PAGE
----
Robert Kennedy: Brother Protector

Robert Kennedy: Brother Protector – Review

James N. Giglio

Robert Kennedy: Brother Protector. By James W. Hilty. (Philadelphia: Temple University Press, 1997. Pp. xii, 642. $34.95.)

This study is the first scholarly biography of RFK since Arthur Schlesinger Jr.’s Robert Kennedy and His Times (1978). Although well written, sometimes eloquently so, Hilty’s effort lacks the overall stylistic polish of the eminent Schlesinger’s work. It covers only Robert Kennedy’s life through his brother’s assassination, and suffers from the unavailability of RFK’s personal papers, which Kennedy-family friend Schlesinger utilized. Nevertheless, Hilty’s book, the first of two projected volumes, supplants the preceding biography. It is more fair-minded than the defensive predecessor, which bordered on advocacy. It does a better job, too, in focusing on RFK, and, most important, it incorporates the extensive recent scholarship on the Kennedy era. Even though Hilty mined many of the available sources at the Kennedy Library and other repositories and conducted personal interviews, this book is a synthesis based largely on published works. He discusses the differing interpretations of pertinent scholars on most major matters before drawing his own conclusions. Usually his assessments are reasonable, thoughtful, and devoid of axe-grinding.

Like most accounts, Hilty saw Robert Kennedy as a complex, if not contradictory, personality. He could be curt, insensitive, self-righteous, acerbic, even ruthless. He also reflected a caring, warm, self-deprecating side of one who reached out particularly to children, the impoverished, and the underdog. He employed high standards in managing the Department of Justice and worked well with excellent staffers. Following his brother’s assassination, the good side became more prominent. The key to understanding him, Hilty suggests, emanates from a young Robert, the most puny, inarticulate, and shy of the Kennedy sons, one lost among older brothers and faced with high (and often contradictory) expectations. Drawn more to his mother than his older brothers had been, which explains his religiosity, he sought to please his father as an adolescent and struggled to measure up to his older siblings.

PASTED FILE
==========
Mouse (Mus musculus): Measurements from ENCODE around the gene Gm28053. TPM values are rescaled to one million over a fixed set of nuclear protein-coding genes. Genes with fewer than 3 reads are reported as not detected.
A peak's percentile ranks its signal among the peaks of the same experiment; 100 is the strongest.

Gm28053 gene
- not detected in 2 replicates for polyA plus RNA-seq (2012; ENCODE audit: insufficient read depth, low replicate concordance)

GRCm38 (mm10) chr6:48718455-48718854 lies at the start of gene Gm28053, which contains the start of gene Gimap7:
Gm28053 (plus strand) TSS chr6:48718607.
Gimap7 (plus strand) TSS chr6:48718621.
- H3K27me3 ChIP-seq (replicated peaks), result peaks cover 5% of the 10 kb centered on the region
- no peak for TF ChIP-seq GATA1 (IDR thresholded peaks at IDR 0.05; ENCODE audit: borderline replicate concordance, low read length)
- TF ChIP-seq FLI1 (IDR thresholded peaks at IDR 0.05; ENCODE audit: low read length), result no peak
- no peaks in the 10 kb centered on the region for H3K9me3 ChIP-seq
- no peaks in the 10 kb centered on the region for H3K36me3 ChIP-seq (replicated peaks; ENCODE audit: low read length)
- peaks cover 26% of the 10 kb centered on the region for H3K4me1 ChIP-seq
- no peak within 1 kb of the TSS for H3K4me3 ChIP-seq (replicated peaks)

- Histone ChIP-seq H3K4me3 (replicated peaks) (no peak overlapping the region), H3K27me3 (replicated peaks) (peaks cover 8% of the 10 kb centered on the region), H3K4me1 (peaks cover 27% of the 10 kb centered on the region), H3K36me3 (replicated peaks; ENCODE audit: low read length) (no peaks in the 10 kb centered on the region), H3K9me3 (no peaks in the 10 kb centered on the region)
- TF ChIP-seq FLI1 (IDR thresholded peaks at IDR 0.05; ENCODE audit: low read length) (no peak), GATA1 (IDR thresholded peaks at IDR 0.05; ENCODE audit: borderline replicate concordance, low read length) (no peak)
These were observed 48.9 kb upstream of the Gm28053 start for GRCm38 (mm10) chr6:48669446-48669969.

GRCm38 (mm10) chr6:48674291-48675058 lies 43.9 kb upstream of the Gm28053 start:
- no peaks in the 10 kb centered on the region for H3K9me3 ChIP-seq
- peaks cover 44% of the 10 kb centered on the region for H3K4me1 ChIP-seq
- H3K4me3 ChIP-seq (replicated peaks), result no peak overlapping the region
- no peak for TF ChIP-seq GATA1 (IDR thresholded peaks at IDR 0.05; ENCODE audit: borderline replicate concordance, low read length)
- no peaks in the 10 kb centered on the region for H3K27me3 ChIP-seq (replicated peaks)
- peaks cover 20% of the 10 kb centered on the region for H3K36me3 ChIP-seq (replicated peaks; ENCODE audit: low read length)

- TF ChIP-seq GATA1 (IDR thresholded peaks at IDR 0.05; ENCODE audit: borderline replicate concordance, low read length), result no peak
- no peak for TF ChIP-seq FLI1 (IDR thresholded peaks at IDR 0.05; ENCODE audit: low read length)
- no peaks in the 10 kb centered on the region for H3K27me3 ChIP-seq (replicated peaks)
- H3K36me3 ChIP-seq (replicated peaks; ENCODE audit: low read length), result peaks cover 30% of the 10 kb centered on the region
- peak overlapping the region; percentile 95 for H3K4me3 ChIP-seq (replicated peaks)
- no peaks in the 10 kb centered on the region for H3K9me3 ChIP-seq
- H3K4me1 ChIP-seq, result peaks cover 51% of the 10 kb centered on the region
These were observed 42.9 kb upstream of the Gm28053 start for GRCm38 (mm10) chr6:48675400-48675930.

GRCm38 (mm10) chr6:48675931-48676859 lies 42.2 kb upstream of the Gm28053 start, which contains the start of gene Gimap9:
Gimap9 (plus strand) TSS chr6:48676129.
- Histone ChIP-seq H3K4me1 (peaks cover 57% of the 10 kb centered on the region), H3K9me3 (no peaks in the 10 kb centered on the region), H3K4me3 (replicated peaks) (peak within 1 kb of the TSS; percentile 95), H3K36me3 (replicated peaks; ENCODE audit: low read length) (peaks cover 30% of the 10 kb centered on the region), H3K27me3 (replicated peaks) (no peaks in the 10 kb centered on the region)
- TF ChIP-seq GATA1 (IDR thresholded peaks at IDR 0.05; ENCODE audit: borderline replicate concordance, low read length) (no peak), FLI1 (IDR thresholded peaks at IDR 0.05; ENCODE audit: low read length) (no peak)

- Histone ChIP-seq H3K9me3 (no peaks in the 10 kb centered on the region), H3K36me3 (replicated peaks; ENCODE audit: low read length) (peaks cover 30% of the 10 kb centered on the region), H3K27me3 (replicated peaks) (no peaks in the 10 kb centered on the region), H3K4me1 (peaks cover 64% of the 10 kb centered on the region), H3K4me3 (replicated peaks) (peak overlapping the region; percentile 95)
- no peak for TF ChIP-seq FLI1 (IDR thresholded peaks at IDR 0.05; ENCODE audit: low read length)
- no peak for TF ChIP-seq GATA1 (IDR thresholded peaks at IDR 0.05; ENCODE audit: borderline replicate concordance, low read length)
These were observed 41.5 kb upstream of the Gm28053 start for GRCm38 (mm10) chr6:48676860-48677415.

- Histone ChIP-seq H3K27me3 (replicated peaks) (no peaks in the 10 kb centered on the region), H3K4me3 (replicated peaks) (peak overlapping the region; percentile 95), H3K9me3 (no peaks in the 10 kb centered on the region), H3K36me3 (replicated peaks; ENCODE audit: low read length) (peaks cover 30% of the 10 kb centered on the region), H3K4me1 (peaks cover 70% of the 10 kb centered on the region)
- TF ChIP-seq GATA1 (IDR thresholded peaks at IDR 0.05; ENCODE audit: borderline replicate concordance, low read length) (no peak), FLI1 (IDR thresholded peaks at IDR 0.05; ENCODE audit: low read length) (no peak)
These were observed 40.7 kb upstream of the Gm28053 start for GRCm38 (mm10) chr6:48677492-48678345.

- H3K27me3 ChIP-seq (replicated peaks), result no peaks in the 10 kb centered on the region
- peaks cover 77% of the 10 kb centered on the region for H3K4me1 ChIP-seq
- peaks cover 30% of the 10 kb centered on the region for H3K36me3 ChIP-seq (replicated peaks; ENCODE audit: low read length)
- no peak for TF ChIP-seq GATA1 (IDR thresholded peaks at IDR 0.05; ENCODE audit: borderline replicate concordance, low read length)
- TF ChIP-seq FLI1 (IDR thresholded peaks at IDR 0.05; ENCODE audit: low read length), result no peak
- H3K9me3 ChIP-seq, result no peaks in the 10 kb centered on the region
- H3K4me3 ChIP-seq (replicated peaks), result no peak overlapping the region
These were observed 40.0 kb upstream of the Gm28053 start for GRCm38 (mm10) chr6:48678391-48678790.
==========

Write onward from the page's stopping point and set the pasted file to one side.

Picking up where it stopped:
In the process, he became an overachiever and a passionate zealot to whatever cause he riveted his considerable energies: the anticommunist crusade of the 1950s, the investigation of labor racketeering, his brother’s presidential campaign, civil rights, and ultimately social justice. Hilty sees both positives and negatives in those efforts. The most damning aspect remains RFK’s insensitivity to civil liberties, including his acceptance of FBI director J. Edgar Hoover’s wiretapping and bugging activities.

Hilty emphasizes Robert Kennedy’s extraordinary role as his brother Jack’s campaign manager and as the key figure in his presidency, which he served multitudinously–and as “brother protector.” That fraternal relationship–an uneven one that the president sometimes exploited–especially benefited JFK during the civil rights and the Cuban missile crises. Even so, Hilty views the Kennedy presidency in mixed fashion with lost opportunities, misdirected policies, and unsatisfactory Congressional relations balancing the accomplishments. As brother protector Robert also performed damage control regarding the president’s sexual indiscretions. Hilty chooses to believe that Kennedy had no intimate connection with Marilyn Monroe and probably remained faithful to his wife. To do otherwise would have violated his trust as brother protector. Nor does Hilty believe that Mafia money infused the Kennedy presidential campaign of 1960. Such debatable interpretations aside, this is a highly recommended book.

James N. Giglio

Southwest Missouri State University

COPYRIGHT 1999 Phi Alpha Theta, History Honor Society, Inc.

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